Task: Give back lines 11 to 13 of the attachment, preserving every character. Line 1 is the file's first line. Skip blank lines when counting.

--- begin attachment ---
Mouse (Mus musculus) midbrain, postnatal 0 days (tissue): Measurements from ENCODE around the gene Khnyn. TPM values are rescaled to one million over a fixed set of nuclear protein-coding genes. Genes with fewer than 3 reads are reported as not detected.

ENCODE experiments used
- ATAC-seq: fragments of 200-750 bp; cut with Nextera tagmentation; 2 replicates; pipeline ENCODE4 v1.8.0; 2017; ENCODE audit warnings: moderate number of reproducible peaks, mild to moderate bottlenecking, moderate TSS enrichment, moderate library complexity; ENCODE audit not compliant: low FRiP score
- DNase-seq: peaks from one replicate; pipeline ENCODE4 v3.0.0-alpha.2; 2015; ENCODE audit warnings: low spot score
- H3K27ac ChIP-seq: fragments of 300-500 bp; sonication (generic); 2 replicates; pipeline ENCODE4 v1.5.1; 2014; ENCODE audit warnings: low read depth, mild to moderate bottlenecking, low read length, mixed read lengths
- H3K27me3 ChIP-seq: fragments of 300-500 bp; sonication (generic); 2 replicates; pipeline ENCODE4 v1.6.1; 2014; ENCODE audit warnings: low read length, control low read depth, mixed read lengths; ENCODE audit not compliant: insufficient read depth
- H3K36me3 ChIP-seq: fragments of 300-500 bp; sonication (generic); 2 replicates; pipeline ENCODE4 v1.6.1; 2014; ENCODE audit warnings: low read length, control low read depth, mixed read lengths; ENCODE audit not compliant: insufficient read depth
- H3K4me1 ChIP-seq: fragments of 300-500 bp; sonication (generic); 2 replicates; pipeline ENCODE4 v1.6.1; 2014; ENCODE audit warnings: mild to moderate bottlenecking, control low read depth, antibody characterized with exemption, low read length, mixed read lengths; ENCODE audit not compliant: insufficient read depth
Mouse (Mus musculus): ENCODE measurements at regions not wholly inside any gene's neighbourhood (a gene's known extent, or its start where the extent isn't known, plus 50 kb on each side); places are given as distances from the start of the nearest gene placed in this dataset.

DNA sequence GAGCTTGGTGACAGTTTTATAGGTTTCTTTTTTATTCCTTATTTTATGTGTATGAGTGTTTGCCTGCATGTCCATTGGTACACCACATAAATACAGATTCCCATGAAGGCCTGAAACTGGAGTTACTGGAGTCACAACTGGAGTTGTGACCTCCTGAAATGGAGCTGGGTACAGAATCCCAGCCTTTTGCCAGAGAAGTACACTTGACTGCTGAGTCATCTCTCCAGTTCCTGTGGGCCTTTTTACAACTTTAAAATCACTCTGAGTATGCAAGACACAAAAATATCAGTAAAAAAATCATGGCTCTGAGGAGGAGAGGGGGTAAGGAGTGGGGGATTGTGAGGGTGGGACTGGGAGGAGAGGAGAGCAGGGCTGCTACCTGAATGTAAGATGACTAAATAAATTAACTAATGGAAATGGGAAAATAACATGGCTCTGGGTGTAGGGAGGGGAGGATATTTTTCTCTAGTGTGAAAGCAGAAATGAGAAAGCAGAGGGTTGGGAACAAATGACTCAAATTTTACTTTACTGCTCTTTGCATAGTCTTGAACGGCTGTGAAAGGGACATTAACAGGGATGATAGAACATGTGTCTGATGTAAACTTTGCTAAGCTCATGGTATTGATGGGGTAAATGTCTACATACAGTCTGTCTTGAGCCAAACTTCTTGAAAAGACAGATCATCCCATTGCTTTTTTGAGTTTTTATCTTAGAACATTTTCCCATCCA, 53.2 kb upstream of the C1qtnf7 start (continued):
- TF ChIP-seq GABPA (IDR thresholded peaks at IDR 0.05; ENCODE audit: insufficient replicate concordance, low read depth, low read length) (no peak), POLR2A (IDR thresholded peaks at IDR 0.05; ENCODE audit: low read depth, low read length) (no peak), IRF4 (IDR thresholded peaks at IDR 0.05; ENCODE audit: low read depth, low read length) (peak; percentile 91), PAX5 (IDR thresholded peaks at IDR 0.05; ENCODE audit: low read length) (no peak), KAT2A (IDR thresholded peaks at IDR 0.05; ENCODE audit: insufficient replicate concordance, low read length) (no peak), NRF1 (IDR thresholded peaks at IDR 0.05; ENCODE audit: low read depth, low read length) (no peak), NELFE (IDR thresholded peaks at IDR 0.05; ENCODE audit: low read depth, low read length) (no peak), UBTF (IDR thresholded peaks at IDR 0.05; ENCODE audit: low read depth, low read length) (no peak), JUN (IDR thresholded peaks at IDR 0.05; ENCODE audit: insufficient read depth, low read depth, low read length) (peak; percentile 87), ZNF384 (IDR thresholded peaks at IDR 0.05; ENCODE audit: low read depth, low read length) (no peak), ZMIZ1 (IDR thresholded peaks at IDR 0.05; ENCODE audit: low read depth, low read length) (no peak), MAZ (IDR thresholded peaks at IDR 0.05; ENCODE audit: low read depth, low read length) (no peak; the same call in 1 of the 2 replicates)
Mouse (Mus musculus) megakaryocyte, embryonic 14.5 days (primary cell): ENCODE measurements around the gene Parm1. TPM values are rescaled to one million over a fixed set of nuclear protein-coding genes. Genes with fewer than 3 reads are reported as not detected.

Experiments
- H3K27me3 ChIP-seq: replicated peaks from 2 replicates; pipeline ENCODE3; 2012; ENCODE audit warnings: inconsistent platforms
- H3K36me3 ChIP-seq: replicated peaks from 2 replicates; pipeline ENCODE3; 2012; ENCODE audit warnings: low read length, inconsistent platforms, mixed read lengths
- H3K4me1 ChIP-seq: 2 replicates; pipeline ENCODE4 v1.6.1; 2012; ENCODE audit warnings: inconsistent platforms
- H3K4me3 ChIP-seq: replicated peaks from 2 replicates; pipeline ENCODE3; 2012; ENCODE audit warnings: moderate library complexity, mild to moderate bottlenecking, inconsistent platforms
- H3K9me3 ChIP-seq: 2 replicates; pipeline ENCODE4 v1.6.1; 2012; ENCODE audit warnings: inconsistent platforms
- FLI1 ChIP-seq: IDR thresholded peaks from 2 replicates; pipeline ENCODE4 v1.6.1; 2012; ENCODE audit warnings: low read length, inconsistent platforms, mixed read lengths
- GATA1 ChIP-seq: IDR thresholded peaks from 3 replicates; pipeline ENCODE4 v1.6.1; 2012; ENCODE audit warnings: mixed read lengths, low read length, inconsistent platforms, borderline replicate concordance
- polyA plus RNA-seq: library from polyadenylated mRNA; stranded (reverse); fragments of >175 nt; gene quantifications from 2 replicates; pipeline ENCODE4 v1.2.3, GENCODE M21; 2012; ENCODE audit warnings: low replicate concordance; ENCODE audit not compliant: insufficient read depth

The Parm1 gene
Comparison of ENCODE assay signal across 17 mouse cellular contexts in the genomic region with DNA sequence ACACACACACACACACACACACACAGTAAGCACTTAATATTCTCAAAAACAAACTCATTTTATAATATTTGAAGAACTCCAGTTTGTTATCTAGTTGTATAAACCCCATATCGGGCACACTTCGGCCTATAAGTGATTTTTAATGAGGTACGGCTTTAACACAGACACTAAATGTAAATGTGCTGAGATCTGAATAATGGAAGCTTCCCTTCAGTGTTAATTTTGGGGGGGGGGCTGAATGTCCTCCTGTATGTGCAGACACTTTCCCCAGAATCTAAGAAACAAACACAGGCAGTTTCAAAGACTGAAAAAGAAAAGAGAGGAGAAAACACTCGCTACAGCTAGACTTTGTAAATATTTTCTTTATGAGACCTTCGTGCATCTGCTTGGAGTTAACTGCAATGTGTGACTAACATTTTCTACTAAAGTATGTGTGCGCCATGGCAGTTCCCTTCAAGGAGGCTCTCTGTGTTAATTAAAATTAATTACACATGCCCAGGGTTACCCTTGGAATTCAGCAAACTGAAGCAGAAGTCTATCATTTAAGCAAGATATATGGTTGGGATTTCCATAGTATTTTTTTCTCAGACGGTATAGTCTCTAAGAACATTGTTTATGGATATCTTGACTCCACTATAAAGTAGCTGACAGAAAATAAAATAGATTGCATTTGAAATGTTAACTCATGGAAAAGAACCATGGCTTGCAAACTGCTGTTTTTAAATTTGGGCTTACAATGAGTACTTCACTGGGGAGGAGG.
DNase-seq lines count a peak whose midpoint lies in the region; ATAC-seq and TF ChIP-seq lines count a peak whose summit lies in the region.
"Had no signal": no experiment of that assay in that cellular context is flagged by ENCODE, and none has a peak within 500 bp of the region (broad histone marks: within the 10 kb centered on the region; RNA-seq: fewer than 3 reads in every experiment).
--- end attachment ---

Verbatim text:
- TF ChIP-seq GABPA (IDR thresholded peaks at IDR 0.05; ENCODE audit: insufficient replicate concordance, low read depth, low read length) (no peak), POLR2A (IDR thresholded peaks at IDR 0.05; ENCODE audit: low read depth, low read length) (no peak), IRF4 (IDR thresholded peaks at IDR 0.05; ENCODE audit: low read depth, low read length) (peak; percentile 91), PAX5 (IDR thresholded peaks at IDR 0.05; ENCODE audit: low read length) (no peak), KAT2A (IDR thresholded peaks at IDR 0.05; ENCODE audit: insufficient replicate concordance, low read length) (no peak), NRF1 (IDR thresholded peaks at IDR 0.05; ENCODE audit: low read depth, low read length) (no peak), NELFE (IDR thresholded peaks at IDR 0.05; ENCODE audit: low read depth, low read length) (no peak), UBTF (IDR thresholded peaks at IDR 0.05; ENCODE audit: low read depth, low read length) (no peak), JUN (IDR thresholded peaks at IDR 0.05; ENCODE audit: insufficient read depth, low read depth, low read length) (peak; percentile 87), ZNF384 (IDR thresholded peaks at IDR 0.05; ENCODE audit: low read depth, low read length) (no peak), ZMIZ1 (IDR thresholded peaks at IDR 0.05; ENCODE audit: low read depth, low read length) (no peak), MAZ (IDR thresholded peaks at IDR 0.05; ENCODE audit: low read depth, low read length) (no peak; the same call in 1 of the 2 replicates)
Mouse (Mus musculus) megakaryocyte, embryonic 14.5 days (primary cell): ENCODE measurements around the gene Parm1. TPM values are rescaled to one million over a fixed set of nuclear protein-coding genes. Genes with fewer than 3 reads are reported as not detected.

Experiments